(In reading Isis Unveiled, the student has to bear in mind the fact that when the book was written, the terminology was by no means even as fixed as it is now ; in Isis Unveiled is the first modern attempt to translate into Western language the complicated Eastern ideas, and further experience has shown that many of the terms used to cover two or three conceptions may with advantage be restricted to one and thus rendered precise. Thus the "astral soul" must be understood in the sense given above.)
Only as this lower Ego becomes pure from all breath of passion, as the lower Manas frees itself from Kâma, can the "shining one" impress it ; H.P. Blavatsky tells how initiates meet this higher Ego face to face. Having spoken of the trinity in man, Âtma-Buddhi-Manas, she goes on: "It is when this trinity, in anticipation of the final triumphant reunion beyond the gates of corporeal death, became for a few seconds a unity, that the candidate is allowed, at the moment of the initiation, to behold his future self.
Thus we read in the Persian Desatir of the ‘resplendent one’ ; in the Greek philosopher-initiates of the Augoeides – the self-shining ‘blessed vision resident in the pure light’ ; in Porphyry, that Plotinus was united to his ‘god’ six times during his lifetime, and so on" (Isis Unveiled, Volume II, pages 114-115).
This trinity made into unity, again, is the "Christ" of all mystics. When in the final initiation, the candidate has been outstretched on the floor or altar stone and has thus typified the crucifixion of the flesh, or lower nature, and when from this "death" he has "risen again" as the triumphant conqueror over sin and death, he then, in the supreme moment, sees before him the glorious presence and becomes "one with Christ," is himself the Christ.
Thenceforth he may live in the body, but it has become his obedient instrument ; he is united with his true Self, Manas made one with Âtma-Buddhi, and through the personality which he inhabits he wields his full powers as an immortal spiritual intelligence. While he was still struggling in the toils of the lower nature, Christ, the spiritual Ego, was daily crucified in him ; but in the full Adept Christ has arisen triumphant, lord of himself and of nature. The long pilgrimage of Manas is over, the cycle of necessity is trodden, the wheel of rebirth cease to turn, the Son of man has been made perfect by suffering.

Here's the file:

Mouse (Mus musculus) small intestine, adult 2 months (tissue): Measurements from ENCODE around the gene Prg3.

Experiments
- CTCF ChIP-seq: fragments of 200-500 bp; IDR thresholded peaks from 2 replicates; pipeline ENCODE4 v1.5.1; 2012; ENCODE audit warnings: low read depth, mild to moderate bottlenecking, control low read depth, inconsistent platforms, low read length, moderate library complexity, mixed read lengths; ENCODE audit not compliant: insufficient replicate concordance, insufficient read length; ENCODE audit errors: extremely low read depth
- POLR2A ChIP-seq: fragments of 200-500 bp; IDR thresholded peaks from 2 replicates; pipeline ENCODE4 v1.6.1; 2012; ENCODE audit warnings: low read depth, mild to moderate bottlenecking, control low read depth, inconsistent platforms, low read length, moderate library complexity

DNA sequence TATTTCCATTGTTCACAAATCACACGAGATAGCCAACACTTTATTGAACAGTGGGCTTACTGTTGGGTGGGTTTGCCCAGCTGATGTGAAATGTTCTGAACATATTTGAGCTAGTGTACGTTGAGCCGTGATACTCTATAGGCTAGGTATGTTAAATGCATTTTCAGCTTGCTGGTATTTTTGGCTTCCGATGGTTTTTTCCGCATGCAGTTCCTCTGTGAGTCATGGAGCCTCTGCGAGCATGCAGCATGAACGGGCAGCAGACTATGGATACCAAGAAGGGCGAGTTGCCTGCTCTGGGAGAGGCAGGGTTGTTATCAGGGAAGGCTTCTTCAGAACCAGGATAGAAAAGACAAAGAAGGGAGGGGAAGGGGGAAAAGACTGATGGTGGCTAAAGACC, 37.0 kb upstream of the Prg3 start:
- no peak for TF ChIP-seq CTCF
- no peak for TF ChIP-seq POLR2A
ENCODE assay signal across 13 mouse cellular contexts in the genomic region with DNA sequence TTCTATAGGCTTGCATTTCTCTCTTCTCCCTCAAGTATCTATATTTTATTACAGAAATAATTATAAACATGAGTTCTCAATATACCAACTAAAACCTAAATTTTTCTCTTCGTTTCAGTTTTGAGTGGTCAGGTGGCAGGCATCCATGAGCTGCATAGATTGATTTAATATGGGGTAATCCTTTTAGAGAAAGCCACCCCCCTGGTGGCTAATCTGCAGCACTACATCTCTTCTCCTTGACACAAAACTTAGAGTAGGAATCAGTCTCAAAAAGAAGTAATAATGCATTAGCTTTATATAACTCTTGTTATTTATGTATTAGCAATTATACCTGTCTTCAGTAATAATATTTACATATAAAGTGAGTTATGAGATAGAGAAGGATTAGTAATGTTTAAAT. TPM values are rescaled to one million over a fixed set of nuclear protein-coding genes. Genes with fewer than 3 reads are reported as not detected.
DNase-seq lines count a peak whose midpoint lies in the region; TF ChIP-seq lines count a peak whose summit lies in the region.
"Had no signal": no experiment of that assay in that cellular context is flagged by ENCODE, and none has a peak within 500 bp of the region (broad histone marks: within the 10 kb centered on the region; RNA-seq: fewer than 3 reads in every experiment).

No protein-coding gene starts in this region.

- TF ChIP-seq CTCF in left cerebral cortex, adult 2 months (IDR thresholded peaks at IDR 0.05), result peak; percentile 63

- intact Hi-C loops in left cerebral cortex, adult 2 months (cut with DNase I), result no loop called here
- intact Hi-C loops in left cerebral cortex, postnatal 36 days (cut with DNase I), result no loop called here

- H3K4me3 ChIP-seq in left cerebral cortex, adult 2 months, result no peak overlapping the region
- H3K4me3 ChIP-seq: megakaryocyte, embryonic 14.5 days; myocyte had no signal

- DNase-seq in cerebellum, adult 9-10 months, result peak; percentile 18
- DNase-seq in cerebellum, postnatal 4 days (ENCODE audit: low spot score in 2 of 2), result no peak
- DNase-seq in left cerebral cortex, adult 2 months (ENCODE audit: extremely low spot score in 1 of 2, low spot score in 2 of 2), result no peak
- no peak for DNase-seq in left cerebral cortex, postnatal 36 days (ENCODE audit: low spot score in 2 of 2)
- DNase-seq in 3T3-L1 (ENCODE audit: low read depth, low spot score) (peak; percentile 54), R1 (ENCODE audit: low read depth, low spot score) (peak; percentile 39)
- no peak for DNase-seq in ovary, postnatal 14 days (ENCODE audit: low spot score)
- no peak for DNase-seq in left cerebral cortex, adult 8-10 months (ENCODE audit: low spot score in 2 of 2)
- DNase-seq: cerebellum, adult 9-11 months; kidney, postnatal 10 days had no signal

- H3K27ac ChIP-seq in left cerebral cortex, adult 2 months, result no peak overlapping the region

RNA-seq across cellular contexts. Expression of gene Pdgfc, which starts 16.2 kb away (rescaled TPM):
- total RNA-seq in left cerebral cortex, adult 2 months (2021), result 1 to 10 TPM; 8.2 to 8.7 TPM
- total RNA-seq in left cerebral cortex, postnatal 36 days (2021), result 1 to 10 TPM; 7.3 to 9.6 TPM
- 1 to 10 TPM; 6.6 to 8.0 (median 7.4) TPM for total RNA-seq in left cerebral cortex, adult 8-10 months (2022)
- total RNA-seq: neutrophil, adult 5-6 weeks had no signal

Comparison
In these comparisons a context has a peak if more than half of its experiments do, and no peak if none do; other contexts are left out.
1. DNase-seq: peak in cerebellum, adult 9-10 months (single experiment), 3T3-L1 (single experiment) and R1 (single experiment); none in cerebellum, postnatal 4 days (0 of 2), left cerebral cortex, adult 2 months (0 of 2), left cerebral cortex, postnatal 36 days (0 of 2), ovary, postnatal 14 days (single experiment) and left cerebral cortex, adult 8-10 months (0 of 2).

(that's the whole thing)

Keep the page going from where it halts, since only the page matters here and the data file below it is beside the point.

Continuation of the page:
So long as this point has not been reached, "the Christ" is the object of aspiration. The ray is ever struggling to return to its source, the lower Manas ever aspiring to re-become one with the higher. While this duality persists the continual yearning towards reunion felt by the noblest and purest natures is one of the most salient facts of the inner life, and it is this which clothes itself as prayer, as inspiration, as "seeking after God," as the longing for union with the divine.
"My soul is athirst for God, for the living God," cries the eager Christian, and to tell him that this intense longing is a fancy and is futile to make him turn aside from you as one who cannot understand, but whose insensibility does not alter the fact. The Occultist recognises in this cry the inextinguishable impulse upwards of the lower Self to the higher from which it is separated, but the attraction of which it vividly feels.
Whether the person pray to the Buddha, to Vishnu, to Christ, to the Virgin, to the Father, it matters not at all ; these are questions of mere dialect, not of essential fact. In all the Manas united to Âtma-Buddhi is the real object , veiled under what name the changing time or race may give ; at once the ideal humanity and the "personal God," the "God Man" found in all religions, "God incarnate," the "Word made flesh," "the Christ who must be born in " each, with whom the believer must be made one.
And this leads us on to the last planes with which we are concerned, the planes of Spirit, using that much abused word merely as the opposite pole to matter ; here only very general ideas can be grasped by us, but it is necessary none the less to try to grasp these ideas if we are to complete, however poorly our conception of man.
Annie Besant with Mahatma Gandhi